The ARM Cortex-A9 has several main modes of opera8on and the opera8ng mode of
the processor is indicated in the current processor status register CPSR. In this Lab, we
only use IRQ mode. A Cortex-A9 processor enters IRQ mode in response to receiving
an IRQ signal from the GIC. Before such interrupts can be used, soNware code has to
perform a number of steps:
1. Ensure that IRQ interrupts are disabled in the A9 processor, by sejng the IRQ
disable bit in the CPSR to 1.
2. Configure the GIC. Interrupts for each I/O peripheral device that is connected to
the GIC are iden8fied by a unique interrupt ID.
3. Configure each I/O peripheral device so that it can send IRQ interrupt requests to
the GIC.
4. Enable IRQ interrupts in the A9 processor, by sejng the IRQ disable bit in the
CPSR to 0.
An example assembly language program is given below. This program demonstrates use
of interrupts with assembly language code. The program responds to interrupts from
the pushbuEon KEY port in the FPGA. The interrupt service rou8ne for the pushbuEon
KEYs indicates which KEY has been pressed on the HEX0 display. You can use this code
as a template when using interrupts in ARM Cortex-A9 processor.
First, you need to add the following lines at the beginning of your assembly code to
Ini8alize the excep8on vector table. Within the table, one word is allocated to each of
the various excep8on types. This word contains branch instruc8ons to the address of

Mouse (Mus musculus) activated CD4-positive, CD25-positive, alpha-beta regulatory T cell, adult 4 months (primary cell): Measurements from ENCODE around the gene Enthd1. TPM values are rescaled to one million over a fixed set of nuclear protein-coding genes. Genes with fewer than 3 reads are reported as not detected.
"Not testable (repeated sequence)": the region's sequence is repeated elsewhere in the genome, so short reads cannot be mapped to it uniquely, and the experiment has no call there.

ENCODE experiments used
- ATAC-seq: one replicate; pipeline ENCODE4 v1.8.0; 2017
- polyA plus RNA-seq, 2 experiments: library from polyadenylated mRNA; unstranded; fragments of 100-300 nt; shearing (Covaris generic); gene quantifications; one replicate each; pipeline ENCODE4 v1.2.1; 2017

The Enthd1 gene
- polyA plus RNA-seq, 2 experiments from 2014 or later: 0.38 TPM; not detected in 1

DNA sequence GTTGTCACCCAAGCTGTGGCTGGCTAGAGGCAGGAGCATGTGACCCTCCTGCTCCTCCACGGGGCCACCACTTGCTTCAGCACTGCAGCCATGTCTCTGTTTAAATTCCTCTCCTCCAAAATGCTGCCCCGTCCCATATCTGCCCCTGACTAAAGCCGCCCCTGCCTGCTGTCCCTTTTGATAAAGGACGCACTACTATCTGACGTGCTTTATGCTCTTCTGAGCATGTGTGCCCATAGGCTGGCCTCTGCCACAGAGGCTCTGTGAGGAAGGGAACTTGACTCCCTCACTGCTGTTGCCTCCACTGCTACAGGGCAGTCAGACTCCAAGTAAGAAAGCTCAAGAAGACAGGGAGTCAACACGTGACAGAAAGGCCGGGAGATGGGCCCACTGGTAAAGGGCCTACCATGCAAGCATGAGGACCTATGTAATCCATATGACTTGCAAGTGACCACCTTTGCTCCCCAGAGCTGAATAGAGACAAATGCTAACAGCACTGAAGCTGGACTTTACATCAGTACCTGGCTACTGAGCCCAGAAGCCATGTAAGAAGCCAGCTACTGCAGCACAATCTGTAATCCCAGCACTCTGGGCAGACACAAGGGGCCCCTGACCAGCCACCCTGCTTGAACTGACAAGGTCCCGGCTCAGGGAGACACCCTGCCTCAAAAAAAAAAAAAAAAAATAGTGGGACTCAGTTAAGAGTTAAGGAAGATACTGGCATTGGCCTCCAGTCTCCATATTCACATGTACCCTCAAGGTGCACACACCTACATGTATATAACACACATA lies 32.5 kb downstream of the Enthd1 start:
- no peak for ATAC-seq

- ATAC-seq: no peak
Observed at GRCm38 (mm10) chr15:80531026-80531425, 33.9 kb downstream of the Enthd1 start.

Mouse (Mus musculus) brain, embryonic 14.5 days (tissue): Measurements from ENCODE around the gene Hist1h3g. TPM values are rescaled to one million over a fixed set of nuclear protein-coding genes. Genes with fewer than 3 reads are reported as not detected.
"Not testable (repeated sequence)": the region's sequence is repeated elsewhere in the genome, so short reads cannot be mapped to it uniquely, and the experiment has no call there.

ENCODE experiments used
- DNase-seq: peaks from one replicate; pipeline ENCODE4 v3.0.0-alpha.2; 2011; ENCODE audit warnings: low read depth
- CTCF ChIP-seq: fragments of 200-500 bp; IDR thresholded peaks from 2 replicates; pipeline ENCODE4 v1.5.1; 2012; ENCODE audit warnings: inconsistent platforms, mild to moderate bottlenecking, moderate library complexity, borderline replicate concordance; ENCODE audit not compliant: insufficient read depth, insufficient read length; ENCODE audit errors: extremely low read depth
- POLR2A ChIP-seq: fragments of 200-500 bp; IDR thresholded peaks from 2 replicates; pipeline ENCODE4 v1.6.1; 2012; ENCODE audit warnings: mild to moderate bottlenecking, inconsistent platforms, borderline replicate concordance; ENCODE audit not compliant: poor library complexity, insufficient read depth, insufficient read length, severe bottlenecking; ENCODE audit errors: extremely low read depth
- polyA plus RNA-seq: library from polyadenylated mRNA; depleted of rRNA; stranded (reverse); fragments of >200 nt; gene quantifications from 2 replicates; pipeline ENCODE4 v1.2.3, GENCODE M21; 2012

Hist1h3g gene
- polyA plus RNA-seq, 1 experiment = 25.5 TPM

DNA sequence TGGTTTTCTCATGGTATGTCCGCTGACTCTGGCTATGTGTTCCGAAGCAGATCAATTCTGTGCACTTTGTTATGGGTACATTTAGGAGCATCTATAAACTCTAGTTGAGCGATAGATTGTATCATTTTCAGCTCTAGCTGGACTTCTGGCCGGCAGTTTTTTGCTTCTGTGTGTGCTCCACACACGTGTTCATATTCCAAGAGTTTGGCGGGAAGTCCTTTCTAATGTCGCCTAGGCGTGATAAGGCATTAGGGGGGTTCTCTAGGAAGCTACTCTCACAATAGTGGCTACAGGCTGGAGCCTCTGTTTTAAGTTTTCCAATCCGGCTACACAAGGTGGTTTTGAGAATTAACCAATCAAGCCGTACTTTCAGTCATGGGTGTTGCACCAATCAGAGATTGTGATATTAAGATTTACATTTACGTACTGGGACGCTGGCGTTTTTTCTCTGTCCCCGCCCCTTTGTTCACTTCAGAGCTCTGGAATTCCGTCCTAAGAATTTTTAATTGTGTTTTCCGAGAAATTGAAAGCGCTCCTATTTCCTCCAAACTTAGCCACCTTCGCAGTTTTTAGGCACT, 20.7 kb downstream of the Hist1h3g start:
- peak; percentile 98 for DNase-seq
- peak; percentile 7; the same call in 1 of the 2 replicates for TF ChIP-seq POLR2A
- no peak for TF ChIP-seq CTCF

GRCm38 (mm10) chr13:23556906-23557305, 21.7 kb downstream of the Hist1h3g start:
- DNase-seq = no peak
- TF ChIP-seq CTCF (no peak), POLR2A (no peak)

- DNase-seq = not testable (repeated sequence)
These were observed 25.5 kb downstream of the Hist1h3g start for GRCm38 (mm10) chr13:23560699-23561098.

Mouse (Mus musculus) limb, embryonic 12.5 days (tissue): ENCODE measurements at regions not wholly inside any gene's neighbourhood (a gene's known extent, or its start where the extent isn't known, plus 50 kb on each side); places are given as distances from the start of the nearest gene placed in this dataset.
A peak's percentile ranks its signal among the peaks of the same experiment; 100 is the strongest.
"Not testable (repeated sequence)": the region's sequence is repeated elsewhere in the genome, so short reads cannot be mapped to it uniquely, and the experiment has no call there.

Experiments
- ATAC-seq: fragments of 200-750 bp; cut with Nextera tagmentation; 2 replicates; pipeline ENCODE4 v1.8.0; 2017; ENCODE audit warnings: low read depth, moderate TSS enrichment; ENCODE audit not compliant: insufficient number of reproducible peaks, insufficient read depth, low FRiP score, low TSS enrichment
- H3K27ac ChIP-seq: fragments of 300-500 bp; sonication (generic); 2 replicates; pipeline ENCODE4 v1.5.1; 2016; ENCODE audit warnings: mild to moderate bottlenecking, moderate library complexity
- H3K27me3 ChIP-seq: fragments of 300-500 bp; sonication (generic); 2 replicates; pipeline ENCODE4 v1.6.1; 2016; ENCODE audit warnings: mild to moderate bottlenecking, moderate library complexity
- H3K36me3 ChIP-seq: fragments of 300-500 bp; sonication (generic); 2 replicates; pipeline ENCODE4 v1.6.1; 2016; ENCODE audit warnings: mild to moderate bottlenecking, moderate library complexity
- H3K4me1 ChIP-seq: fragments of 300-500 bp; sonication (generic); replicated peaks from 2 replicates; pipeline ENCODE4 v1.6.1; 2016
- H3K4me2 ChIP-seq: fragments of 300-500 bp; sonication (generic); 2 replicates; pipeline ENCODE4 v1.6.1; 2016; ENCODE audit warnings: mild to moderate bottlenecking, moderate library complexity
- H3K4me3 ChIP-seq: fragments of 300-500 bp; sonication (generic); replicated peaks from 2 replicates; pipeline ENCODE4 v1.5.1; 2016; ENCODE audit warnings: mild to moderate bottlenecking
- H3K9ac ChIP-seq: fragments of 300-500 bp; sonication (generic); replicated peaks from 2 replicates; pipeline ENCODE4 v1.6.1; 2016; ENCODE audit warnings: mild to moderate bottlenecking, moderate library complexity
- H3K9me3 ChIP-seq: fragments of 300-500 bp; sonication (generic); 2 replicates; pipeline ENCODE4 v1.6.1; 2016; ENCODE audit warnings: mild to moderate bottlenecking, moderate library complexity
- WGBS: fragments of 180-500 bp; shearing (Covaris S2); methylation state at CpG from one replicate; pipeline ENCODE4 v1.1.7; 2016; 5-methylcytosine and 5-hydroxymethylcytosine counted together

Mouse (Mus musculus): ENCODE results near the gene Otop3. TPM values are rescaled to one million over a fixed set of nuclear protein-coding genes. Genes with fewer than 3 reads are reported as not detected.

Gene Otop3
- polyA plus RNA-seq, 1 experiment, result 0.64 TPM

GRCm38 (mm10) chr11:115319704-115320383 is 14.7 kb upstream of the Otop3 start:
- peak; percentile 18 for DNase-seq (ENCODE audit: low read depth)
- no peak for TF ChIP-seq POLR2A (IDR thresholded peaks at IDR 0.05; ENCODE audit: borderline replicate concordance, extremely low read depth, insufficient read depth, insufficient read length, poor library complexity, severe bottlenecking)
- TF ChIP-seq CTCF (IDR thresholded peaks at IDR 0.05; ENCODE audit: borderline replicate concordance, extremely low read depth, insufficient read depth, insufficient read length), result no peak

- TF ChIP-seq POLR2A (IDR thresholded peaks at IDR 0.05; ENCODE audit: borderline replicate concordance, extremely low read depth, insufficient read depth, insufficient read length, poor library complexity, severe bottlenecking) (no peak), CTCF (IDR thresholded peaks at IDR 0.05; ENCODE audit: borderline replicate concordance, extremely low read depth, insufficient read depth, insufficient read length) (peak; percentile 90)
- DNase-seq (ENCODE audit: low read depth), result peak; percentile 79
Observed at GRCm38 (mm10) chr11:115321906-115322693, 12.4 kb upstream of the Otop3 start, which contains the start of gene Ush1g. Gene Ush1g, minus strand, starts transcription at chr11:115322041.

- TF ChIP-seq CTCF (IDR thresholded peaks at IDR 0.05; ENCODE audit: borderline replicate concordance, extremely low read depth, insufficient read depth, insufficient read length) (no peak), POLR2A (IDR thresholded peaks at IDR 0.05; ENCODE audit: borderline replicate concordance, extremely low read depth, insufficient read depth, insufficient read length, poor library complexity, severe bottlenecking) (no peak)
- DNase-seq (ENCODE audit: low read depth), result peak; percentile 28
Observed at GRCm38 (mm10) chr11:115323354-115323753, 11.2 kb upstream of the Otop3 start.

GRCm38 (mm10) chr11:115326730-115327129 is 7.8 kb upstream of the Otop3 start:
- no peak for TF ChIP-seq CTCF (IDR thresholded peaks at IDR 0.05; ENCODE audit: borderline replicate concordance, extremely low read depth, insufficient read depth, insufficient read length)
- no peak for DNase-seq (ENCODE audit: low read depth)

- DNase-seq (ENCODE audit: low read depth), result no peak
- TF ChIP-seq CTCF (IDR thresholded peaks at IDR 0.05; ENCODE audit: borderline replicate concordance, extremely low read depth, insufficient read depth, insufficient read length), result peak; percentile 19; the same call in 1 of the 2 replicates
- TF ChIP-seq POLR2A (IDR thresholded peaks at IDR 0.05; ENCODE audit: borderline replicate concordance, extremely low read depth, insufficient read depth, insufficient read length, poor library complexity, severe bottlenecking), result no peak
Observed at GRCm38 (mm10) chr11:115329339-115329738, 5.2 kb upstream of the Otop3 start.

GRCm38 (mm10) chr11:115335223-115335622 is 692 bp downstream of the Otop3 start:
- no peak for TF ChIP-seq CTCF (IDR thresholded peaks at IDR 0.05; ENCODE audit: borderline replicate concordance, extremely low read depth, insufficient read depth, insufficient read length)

the relevant excep8on handlers.
Then, add the following to configure the interrupt rou8ne. Note that the processor’s
modes have their own stack pointers and link registers (seed fig 3 in “Using the ARM
Generic Interrupt Controller” document). As a minimum, you must assign ini8al values
to the stack pointers of any execu8on modes that are used by your applica8on. In our
case, when an interrupt occurs, the processor enters the IRQ mode. Therefore, we
must assign an ini8al value to the IRQ mode stack pointer. Usually, interrupts are
expected to be executed as fast as possible. As a result, on-chip memories are used in
IRQ mode. The following code shows how to set the stack to the A9 on-chip memory
in IRQ mode.
Then, you need to define the excep8on service rou8nes using the following:
.section .vectors, "ax"
B _start
B SERVICE_UND // undefined instruction vector
B SERVICE_SVC // software interrupt vector
B SERVICE_ABT_INST // aborted prefetch vector
B SERVICE_ABT_DATA // aborted data vector
.word 0 // unused vector
B SERVICE_IRQ // IRQ interrupt vector
B SERVICE_FIQ // FIQ interrupt vector
.text
.global _start
_start:
 /* Set up stack pointers for IRQ and SVC processor modes */
 MOV R1, #0b11010010 // interrupts masked, MODE = IRQ
 MSR CPSR_c, R1 // change to IRQ mode
 LDR SP, =0xFFFFFFFF - 3 // set IRQ stack to A9 onchip memory
 /* Change to SVC (supervisor) mode with interrupts disabled */
 MOV R1, #0b11010011 // interrupts masked, MODE = SVC
 MSR CPSR, R1 // change to supervisor mode
 LDR SP, =0x3FFFFFFF - 3 // set SVC stack to top of DDR3 memory
 BL CONFIG_GIC // configure the ARM GIC
 // To DO: write to the pushbutton KEY interrupt mask register
 // Or, you can call enable_PB_INT_ASM subroutine from previous task